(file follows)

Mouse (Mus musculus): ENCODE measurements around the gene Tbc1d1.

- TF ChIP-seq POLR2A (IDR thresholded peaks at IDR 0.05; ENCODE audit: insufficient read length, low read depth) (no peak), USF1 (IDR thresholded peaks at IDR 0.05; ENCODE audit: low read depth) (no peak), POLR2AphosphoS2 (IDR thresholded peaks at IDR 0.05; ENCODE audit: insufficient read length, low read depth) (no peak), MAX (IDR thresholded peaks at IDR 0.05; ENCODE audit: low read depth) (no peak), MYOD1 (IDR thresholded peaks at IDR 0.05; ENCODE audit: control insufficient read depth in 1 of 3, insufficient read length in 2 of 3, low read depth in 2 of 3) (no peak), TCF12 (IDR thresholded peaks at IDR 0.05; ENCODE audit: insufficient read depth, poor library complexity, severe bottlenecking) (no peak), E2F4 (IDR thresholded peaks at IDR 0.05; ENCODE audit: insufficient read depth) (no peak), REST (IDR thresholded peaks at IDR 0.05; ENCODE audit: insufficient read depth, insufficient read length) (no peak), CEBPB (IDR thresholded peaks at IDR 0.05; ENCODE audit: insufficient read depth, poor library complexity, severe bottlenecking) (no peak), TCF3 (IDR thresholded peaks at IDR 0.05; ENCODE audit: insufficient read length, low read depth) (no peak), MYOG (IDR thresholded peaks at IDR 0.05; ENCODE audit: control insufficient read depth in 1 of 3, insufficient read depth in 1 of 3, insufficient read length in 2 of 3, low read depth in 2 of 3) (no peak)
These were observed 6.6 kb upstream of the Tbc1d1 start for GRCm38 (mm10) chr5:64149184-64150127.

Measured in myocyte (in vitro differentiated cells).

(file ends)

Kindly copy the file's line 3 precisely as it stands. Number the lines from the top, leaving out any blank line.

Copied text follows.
These were observed 6.6 kb upstream of the Tbc1d1 start for GRCm38 (mm10) chr5:64149184-64150127.